Guerin Emig: It will be fascinating to watch Venables water the 2000 seed moving forward, to see how he works around differences that no positive reinforcement can overcome.
Brent Venables’ comparison between this Oklahoma football team to the Sooners’ 2000 national champion is sensible, and not just because the two quarterbacks involved are slightly-built but fiercely-committed lefthanders.
Venables is playing a mind game that old boss Bob Stoops often mastered. Plant a seed in the heads of the players, it just might grow into an oak.
It will be fascinating to watch Venables water the 2000 seed moving forward, to see how he works around differences that no positive reinforcement can overcome.
An example: While the 2000 champions were gifted a healthy starting lineup pretty much every game, the 2023 hopefuls have already lost wide receiver Andrel Anthony and linebacker Justin Harrington to season-ending injuries.
The solution at linebacker, specifically OU’s hybrid “cheetah” position, was obvious – insert Dasan McCullough, the Indiana transfer many figured would start at that spot when camp opened. McCullough has responded with strong play in the three games since Harrington went down, most noticeably during OU’s goal line stand against Texas.
Asked this week about the impact McCullough has on OU’s defense, linebacker Danny Stutsman said: “A massive, massive difference. Having a guy like that, his length, his size, being able to fit gaps… He does a great job of it and he’s a playmaker.”
What to do at wide receiver without Anthony is a little less obvious. The Michigan transfer leads the Sooners with 429 receiving yards. His 27 catches rank second to Drake Stoops’ 29.
Most telling is that Dillon Gabriel has made Anthony his first targeted wide receiver in every game this season. Gabriel threw his first two passes to Anthony against both Arkansas State and SMU the first two weeks, a nod to their immediate connection and trust.
The Sooners have a deep receiving corps. They have wideouts who can, as offensive coaches like to say, tear the top of a defense with go routes. Nic Anderson and Brenen Thompson have catches of 50-plus yards, Jalil Farooq and Jayden Gibson have catches of 40-plus.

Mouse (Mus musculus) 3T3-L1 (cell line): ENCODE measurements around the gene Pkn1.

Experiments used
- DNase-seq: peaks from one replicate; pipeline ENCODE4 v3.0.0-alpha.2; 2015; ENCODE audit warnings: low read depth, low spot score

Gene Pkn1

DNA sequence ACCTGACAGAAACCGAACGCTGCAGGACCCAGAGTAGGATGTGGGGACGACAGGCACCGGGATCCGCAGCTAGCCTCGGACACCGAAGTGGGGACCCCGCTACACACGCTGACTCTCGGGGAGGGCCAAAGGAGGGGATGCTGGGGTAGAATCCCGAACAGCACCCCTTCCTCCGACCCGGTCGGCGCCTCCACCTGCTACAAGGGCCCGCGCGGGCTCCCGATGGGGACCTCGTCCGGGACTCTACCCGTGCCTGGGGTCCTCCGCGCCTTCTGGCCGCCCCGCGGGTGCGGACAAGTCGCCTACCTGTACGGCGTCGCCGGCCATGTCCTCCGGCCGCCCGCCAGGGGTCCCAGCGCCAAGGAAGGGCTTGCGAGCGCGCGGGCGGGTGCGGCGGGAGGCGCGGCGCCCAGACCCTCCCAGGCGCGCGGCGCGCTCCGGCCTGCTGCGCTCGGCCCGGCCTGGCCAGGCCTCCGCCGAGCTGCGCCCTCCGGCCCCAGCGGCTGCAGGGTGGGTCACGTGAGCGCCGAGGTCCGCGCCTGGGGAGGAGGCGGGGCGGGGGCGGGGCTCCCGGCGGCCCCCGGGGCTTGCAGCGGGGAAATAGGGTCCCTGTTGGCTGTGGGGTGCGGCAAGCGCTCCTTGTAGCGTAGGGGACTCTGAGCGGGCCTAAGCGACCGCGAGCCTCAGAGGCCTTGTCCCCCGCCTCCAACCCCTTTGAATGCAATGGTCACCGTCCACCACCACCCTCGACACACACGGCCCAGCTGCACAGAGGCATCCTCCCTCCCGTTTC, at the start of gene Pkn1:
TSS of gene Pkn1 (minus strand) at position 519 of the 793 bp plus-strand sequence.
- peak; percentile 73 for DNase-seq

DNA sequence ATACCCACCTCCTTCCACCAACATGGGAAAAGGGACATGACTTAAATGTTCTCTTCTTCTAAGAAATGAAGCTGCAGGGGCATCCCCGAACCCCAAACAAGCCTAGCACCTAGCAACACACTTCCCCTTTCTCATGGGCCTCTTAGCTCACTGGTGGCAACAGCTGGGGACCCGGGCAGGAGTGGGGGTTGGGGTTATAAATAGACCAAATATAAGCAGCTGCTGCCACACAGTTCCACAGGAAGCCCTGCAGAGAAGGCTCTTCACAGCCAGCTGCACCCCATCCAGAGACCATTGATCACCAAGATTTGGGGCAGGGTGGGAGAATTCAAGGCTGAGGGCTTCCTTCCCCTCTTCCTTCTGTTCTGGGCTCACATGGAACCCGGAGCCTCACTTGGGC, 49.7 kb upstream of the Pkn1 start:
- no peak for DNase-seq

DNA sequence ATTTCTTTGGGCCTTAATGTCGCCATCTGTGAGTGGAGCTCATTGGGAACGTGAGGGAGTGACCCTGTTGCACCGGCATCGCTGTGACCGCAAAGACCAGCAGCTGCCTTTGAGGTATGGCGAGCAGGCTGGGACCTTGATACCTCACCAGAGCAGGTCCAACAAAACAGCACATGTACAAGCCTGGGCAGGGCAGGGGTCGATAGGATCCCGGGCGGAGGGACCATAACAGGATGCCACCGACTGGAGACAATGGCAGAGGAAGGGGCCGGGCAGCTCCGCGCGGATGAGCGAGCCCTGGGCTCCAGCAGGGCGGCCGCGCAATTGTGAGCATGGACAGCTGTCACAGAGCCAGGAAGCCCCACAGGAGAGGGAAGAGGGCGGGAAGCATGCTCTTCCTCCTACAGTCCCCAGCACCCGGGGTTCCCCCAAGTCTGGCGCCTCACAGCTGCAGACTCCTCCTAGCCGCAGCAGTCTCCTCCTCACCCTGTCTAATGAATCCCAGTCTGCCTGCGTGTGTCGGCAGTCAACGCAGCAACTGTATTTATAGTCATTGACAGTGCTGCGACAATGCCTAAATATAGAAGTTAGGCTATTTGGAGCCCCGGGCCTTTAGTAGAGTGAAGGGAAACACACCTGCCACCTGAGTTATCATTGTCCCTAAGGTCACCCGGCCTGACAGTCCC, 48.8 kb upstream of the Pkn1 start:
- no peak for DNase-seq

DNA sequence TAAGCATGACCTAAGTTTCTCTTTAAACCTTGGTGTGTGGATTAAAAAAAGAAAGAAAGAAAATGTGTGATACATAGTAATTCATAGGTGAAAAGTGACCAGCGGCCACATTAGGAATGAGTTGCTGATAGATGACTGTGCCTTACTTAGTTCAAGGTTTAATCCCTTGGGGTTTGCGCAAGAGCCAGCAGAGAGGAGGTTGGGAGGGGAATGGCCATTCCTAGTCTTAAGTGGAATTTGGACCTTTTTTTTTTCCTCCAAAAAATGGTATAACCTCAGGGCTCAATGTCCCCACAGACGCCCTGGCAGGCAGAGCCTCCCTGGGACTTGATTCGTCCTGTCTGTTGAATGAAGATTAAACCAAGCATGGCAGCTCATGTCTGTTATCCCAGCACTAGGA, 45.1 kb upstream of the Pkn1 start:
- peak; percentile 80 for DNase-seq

There is a way around Anthony’s injury same as there has been one around Harrington’s.
It doesn’t change the fact that negotiating a season is terribly difficult. Two-time defending champ Georgia lost presumed go-to running back Branson Robinson to a season-ending injury in late August. Nobody is immune to the danger.
Nobody has been since the 2000 Sooners were so charmed they might as well have worn ruby slippers instead of cleats, a blessing Bob Stoops often acknowledged over his next 16 seasons as head coach.
Venables has been left to lament his more realistic situation.
“You hate it for Andrel and how hard he’s worked,” he said this week. “We got to 6-0. He had a big part in helping us get there.”
The night OU beat Iowa State and Harrington’s season-ending surgery became official, Venables said: “Justin’s a great leader. If he stood up here right now y’all would just melt with his perspective and his toughness and his love for his teammates. He’s a spectacular guy and he’ll be a big part of helping us lead and keep encouraging our guys and bringing out the best in them.”
Harrington and Anthony can both be positive figures around the team. And while they can’t produce for the team, Venables at least has competitive depth, something that used to be a cliche around the OU camp but is now a life raft.
Stoops was in his second year of head coaching in 2000, same as Venables now. He was trying to build competitive depth back then, but didn’t have the transfer portal to make that easier. Had the ‘00 Sooners lost a Harrington or an Anthony they might have been cooked.
Maybe that’s how Venables waters this seed.
No, his team doesn’t have the 2000 Sooners’ health. Who does?
But yes, his team is in much better position to manage.